Ultimate Guide To Four In Hand Handbell Ringing

crossed handbells used in four in hand ringing

If ringing two bells at a time is getting to be a bit too easy during handbell choir rehearsal, then you may be looking for a new challenge. If so, then this guide is for you! We’ll explore the basics of four-in-hand handbell ringing- including the handbell techniques utilized, as well as various exercises and drills that can help enhance your skills. It may look intimidating at first, but don’t worry- we’ll break it down for you little by little.

Background of The Four in Hand Technique

Four-in-hand handbell ringing is a unique technique of bell ringing that involves handbells held in pairs and rung by hand. It’s practiced largely in handbell choirs, often out of necessity if a choir does not have enough members to distribute two bells to each ringer evenly. One ringer can cover four bells using this method, which can especially be useful in choirs with multiple octaves.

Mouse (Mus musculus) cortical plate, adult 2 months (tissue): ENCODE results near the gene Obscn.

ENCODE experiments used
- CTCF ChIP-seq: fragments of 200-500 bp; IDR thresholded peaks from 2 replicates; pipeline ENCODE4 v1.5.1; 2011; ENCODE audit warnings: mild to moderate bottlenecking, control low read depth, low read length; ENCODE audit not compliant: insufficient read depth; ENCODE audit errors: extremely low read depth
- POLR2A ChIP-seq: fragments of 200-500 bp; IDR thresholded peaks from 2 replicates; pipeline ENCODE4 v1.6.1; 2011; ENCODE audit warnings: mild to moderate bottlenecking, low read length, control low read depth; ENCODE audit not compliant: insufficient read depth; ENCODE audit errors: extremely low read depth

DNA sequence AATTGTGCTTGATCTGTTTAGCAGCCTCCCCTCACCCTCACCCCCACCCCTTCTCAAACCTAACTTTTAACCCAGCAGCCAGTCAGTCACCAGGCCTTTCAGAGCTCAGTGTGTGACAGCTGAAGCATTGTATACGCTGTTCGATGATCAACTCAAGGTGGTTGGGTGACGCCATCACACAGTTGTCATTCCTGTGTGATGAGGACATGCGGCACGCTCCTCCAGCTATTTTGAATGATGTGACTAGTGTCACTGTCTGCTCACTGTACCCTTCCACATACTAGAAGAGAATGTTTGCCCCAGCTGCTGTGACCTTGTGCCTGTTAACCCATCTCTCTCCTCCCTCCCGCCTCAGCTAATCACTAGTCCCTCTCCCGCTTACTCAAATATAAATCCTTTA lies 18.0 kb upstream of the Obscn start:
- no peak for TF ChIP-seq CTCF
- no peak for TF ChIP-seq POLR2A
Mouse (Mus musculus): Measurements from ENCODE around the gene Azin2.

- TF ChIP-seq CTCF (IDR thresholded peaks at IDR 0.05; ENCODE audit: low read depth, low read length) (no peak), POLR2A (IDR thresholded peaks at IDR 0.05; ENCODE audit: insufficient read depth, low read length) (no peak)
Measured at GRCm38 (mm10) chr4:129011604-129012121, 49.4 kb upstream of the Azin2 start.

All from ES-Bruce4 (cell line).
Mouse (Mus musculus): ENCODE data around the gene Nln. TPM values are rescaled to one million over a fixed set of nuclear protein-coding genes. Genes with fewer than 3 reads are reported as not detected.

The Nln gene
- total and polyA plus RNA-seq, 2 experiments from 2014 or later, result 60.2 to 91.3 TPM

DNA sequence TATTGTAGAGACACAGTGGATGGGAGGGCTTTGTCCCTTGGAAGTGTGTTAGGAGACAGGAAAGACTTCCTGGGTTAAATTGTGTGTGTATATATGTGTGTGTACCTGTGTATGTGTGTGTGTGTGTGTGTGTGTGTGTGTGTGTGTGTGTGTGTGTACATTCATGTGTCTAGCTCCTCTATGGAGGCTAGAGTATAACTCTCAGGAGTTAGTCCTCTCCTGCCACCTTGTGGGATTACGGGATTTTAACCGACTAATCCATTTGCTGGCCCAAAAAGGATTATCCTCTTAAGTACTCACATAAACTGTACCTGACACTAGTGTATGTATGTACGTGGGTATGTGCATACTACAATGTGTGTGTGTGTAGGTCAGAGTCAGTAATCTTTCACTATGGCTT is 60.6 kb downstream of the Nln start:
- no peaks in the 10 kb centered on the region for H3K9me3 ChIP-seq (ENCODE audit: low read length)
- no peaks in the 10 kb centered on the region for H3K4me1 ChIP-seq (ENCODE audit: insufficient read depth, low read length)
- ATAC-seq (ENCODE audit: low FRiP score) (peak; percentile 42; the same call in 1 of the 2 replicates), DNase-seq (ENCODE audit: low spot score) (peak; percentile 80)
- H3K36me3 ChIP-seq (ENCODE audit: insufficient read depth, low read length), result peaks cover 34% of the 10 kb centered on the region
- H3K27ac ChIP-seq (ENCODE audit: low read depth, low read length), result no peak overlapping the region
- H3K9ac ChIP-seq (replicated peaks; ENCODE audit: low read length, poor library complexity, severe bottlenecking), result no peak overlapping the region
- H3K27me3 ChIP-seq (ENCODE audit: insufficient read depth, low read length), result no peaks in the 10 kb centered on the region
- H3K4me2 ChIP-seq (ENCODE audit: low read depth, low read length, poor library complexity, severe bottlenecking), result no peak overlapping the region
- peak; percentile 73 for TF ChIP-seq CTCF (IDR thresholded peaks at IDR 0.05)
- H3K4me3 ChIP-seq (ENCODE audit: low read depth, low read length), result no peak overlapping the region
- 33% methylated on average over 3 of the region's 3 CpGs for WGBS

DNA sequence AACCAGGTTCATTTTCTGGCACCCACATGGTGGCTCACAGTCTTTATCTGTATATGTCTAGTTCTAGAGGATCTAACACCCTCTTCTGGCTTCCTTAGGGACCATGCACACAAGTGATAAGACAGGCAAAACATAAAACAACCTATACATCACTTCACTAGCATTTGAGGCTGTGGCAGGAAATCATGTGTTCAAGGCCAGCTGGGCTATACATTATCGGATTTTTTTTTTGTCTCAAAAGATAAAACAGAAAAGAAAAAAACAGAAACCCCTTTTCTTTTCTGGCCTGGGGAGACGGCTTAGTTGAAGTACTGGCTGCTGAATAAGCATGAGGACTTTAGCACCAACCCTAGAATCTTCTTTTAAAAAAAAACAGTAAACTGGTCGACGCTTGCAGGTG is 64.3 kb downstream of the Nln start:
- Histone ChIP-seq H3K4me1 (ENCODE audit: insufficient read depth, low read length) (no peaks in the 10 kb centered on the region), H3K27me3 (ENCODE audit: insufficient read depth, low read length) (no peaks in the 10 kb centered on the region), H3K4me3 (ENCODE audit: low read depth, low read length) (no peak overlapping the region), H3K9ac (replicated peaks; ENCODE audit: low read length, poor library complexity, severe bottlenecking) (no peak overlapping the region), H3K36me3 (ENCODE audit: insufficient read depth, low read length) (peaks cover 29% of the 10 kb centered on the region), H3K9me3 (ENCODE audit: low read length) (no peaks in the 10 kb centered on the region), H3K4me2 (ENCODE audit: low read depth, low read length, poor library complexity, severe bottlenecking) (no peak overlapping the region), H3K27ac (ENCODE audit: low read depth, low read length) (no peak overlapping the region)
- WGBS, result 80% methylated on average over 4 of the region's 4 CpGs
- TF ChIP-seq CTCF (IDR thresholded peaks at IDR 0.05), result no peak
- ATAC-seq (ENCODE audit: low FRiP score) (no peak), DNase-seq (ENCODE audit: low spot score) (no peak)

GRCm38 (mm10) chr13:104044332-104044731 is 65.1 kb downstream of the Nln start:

British-style four-in-hand ringing is a type of handbell ringing that involves playing two bells in the same hand, with the clapper of each bell moving in perpendicular directions. It’s slightly different from the “ring and knock” style that is more common in the United States. There are two main styles of British four-in-hand ringing: Northern style and the Southern style. Northern four-in-hand ringing uses a method known as “twinkle change”, which involves quickly alternating the bells so that each one rings twice before switching to the next. Southern four-in-hand ringing utilizes “cover changes”, where all the bells are rung simultaneously but with different clappers so that only two are heard at any given time.